While Japan and Germany are the two largest surplus earners, the surpluses of these two countries accounted only for 30 per of the aggregate surplus of all surplus earners and 35 per cent of the US deficit.

Even among these two, Japan accounts for $136 billion of their combined $188 billion surplus. Further, Germany's surplus of over $51 billion is implicitly being absorbed by deficits in other countries of the Euro area, with the surplus of the Euro area as a whole estimated at only $23.5 billion.

The net result of all this is that developing countries and countries in transition have become important sources of surpluses to finance the US deficit. If we take the top ten developing and transition economies in terms of the size of their surpluses, their aggregate surplus accounts for 39 per cent of the US deficit. If we leave out oil exporters and take the top 10 among the remaining developing countries, their surpluses account for 28 per cent of the US deficit. China's surplus alone accounts for 8.6 per cent of the US deficit, whereas net surpluses from the Euro area amount to only 4.4 per cent of that deficit. Developing countries have been even more important at the margin. As Federal Reserve Governor, Mr Ben Bernanke, has pointed out, the $548 billion increase in the US current account deficit between 1996 and 2004 was not matched by surpluses in the other industrial countries as a whole. The collective current account of the industrial countries declined by $441 billion between 1996 and 2004, implying that, of the $548 billion increase in the US current account deficit, only about $106 billion was offset by increased surpluses in other industrial countries.

The bulk of the increase in the US current account deficit was balanced by changes in the current account positions of developing countries, which moved from a collective deficit of $90 billion to a surplus of $326 billion — a net change of $416 billion — between 1996 and 2004.

It is because the surpluses of the rest of the world, especially the developing countries, was being "voluntarily" recycled to the US that interest rates there did not have to rise to attract capital to finance that country's rising current account deficit. Low interest rates in turn have helped finance the housing boom which, according to Mr Alan Greenspan, is not a speculative bubble but just "froth". Whether bubble or froth, most economists agree that the easy money that has financed it has been crucial to the economic recovery since 2001.

According to one estimate, housing has contributed over 40 per cent of employment growth since then. And housing expansion plus real estate inflation have accounted for 70 per cent of the increase in household wealth over this period. And this, as noted earlier, has triggered an expansion in consumer spending. Thus, capital inflows have once again helped finance growth in the US, even if mediated this time by the real estate rather than the stock market. The US, because of its political and military clout, has protected the dollar and sucked in capital from the rest of the work to crank its weakening economic machine.

Increased savings

Recently, however, Federal Reserve Governor took issue "with the common view that the recent deterioration in the US current account primarily reflects economic policies and other economic developments within the United States itself." In his view, a satisfactory explanation of the rapid rise of the US current account deficit requires a global perspective that takes account of the fact that "over the past decade a combination of diverse forces has created a significant increase in the global supply of saving — a global saving glut — which helps to explain both the increase in the US current account deficit and the relatively low level of long-term real interest rates in the world today." What accounts for this so-called global savings glut? According to Mr Bernanke, important among the reasons "is the recent metamorphosis of the developing world from a net user to a net supplier of funds to international capital markets." The shift, in his view, occurred because of developments in the developing countries themselves, especially the financial crises many of them faced since the mid-1990s. These crises are seen to have occurred because net capital imports into the developing countries in the early and mid-1990s were not always productively used but absorbed for the wrong reasons. In some developing countries, governments borrowed to finance budgetary deficits and avoid necessary fiscal consolidation. In other countries, these funds were not allocated to projects promising the highest returns because of "opaque and poorly governed banking systems".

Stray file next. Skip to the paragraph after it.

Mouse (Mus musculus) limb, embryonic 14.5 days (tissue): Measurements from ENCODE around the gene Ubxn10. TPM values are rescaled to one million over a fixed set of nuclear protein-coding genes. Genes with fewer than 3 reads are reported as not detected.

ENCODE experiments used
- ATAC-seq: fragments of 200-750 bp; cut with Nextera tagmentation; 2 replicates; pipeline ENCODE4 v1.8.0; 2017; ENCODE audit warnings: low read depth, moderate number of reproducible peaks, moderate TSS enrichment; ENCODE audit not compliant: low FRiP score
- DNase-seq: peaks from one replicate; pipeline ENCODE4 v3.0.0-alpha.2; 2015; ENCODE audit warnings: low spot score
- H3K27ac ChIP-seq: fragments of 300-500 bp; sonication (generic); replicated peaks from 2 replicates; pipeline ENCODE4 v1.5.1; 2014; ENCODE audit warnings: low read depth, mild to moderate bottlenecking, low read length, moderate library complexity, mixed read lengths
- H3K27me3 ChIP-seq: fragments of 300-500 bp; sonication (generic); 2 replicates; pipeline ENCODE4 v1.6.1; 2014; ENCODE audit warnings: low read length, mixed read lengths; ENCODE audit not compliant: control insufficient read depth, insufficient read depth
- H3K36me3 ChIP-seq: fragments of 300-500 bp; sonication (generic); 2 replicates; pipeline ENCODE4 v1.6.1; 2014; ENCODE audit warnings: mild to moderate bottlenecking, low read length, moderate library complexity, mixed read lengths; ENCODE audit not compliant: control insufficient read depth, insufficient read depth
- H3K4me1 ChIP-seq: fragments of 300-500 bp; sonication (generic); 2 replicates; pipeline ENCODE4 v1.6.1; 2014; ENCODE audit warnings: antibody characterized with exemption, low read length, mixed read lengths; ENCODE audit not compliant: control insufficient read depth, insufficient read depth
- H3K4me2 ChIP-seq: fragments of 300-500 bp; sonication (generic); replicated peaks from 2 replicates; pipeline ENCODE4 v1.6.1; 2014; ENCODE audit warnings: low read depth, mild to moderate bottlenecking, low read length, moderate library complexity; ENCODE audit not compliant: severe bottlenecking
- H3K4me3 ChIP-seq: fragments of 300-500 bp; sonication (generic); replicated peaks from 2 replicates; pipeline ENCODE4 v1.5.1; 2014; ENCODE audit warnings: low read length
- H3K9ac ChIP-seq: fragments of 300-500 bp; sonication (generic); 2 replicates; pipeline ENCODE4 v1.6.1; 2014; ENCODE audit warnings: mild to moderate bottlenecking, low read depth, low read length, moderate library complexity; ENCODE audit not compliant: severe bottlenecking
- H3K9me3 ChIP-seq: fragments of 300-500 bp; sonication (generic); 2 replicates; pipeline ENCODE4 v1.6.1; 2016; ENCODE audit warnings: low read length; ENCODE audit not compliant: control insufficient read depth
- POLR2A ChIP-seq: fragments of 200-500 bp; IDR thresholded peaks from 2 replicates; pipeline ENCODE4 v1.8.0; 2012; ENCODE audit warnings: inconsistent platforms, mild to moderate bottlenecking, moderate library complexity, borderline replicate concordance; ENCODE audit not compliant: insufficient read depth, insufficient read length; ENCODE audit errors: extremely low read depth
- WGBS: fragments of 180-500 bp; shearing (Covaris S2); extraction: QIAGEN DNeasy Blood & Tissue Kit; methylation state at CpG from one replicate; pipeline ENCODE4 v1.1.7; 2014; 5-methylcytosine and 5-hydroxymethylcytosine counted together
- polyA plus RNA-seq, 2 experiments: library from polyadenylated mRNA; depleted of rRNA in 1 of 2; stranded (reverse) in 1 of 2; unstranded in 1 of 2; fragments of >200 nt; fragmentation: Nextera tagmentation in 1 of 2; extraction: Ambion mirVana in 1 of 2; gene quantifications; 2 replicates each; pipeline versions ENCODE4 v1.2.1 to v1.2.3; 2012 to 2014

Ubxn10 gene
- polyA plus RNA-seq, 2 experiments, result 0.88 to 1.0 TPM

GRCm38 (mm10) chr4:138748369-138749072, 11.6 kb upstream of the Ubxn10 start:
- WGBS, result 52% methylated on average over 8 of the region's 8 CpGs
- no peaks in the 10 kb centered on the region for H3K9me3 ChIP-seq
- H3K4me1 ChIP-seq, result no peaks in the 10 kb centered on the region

The resulting loss of lender confidence, together with other factors such as overvalued fixed exchange rates and reliance on short-term debt denominated in foreign currencies resulted in financial crises that led to capital outflows, currency depreciation, sharp declines in domestic asset prices, weakened banking systems, and recession. Such was the experience, according to Mr Bernanke, in Mexico in 1994, in a number of East Asian countries in 1997-98, in Russia in 1998, in Brazil in 1999, and in Argentina in 2002

Thus the transformation of developing countries from net importers to net exporters of capital is seen as a voluntary or enforced response to these crises, created by wrong policies or institutional inadequacies in the developing countries. In the wake of the crises, these countries either chose or were forced into strategies that implied a current account surplus.

In practice there are two reasons why this could have occurred: crisis-induced deflation that restricted imports and generated current account surpluses or unusual success as an exporter of goods and/or attractor of foreign capital. While China and India may be countries that fall in the latter category, most other developing countries recorded surpluses because of deflation.